POTOMAC — Three of the seven candidates vying to succeed the term-limited County Executive Ike Leggett explained their policies and positions in front of an audience of Indian-American voters on Sunday.
Hosted by the National Council of Asian Indian Associations at the Potomac Community Center, the candidates, show minimal disagreement, responded to questions on issues, including economic development, transportation, and hate crimes and violence, from Dr. Har Swarup Singh, the former ambassador of India to the Maldives.
Unlike the previous forums, only three candidates – former Rockville Mayor Rose Krasnow, current at-large County Councilmember George Leventhal, both running for the Democratic nomination, and Republican Robin Ficker – participated.
While David Blair and Del. Bill Frick (District 16) declined to participate in advance, an organizer of the event, who wished not to be named, said Council members Roger Berliner (District 1) and Marc Elrich (at-Large) initially confirmed their involvement but later declined to participate.
The participation of just three of the seven candidates allowed Ficker, Leventhal, and Krasnow more time to respond to each question with no timekeeper.
Singh opened the forum, asking how the candidates would attract new businesses.
Ficker, who provided the first response, said the County should attract Amazon’s second headquarters, which will bring “500,000 new jobs, paying $100,000 each.”
As the deputy director of the Montgomery County Planning Board, Krasnow explained that the County is “unattractive for business,” adding that she would lower the energy tax and change regulations she called “too strict.”
Being the only candidate on the stage serving in elected office, Leventhal mentioned his reputation for having the best constituent services, adding that he would appoint a task force to look into reforming business regulations.
When asked about how they would address traffic congestion, all three candidates laid out different approaches.
Not mentioning public transportation, Ficker said he would lobby the current Maryland Secretary of Transportation, Pete K. Rahn, for improvement to Interstates 270 and 495.
Krasnow said she would have a “balanced approach,” to ensure transportation infrastructure accommodates population growth.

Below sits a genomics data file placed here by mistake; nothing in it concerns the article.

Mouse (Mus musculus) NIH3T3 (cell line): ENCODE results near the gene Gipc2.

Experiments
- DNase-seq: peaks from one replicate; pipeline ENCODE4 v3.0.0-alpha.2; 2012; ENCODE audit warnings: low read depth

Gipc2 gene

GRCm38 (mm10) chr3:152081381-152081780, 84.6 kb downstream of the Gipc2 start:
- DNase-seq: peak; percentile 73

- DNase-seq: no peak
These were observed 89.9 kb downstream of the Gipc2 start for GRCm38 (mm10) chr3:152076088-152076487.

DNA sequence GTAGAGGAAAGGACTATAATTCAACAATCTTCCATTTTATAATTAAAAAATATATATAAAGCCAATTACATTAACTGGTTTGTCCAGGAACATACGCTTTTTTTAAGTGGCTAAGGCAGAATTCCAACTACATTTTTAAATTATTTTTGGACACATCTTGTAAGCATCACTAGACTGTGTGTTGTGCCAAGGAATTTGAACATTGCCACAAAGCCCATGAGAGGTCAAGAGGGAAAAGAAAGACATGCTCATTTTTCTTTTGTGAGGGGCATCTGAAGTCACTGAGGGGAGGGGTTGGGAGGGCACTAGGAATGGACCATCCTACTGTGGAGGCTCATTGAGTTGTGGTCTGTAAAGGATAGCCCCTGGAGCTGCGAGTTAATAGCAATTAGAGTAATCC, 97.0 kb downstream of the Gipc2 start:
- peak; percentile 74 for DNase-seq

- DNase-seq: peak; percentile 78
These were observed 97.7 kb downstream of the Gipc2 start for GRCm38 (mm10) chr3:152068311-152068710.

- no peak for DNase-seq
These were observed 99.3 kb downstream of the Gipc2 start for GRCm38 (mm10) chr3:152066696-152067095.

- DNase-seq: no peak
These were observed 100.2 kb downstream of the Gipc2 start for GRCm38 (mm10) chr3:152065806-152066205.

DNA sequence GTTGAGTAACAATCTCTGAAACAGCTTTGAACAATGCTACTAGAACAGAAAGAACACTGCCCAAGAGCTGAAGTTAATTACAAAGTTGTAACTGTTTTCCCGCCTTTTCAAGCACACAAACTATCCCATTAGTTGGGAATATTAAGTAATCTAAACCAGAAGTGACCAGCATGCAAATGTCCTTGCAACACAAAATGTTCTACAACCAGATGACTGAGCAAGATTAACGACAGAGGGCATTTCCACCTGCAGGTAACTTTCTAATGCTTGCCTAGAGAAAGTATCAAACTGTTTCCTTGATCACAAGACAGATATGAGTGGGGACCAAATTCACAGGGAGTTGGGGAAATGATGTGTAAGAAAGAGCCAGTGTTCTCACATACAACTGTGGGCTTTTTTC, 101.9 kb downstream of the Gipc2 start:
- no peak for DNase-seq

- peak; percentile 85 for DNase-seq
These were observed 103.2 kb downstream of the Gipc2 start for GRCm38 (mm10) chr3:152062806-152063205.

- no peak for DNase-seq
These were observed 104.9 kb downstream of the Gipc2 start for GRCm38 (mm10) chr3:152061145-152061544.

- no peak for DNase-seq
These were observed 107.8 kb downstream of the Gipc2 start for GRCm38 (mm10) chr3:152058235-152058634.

Leventhal added that the State is primarily responsible for major transportation projects, with the County having a secondary role of requesting funds.
Opinions about school violence and hate crimes received applause across the room.
Krasnow said she was firmly against arming teachers and did not want the see schools “be turned into fortresses,” while also supporting a zero tolerance toward hate crimes.
“We need to remove the stigma of getting mental health (care),” Leventhal added. The current At-Large Council member explained that he supports stronger regulations at the State level to restrict the purchase of AR-15-style rifles.
As the only attorney on the stage, Ficker said he would flight hate crimes through the court system.
Toward the end of the forum, Singh asked the candidates their thoughts on the Indian-American community.
Leventhal explained his frequent visits to Indian temples and his interactions with Indian Americans. “When our diverse communities have asked me to visit … I’m eager and love learning about my constituents.”
Krasnow added she supported Del. Kumar Barve (District 17) during his campaign for the House of Delegates in 1990 and encouraged members of the audience to get involved politically.
Holding an engineering degree, Ficker explained that he interacts with many Indian Americans adding, he would staff his administration with “people that are very good at math and science.”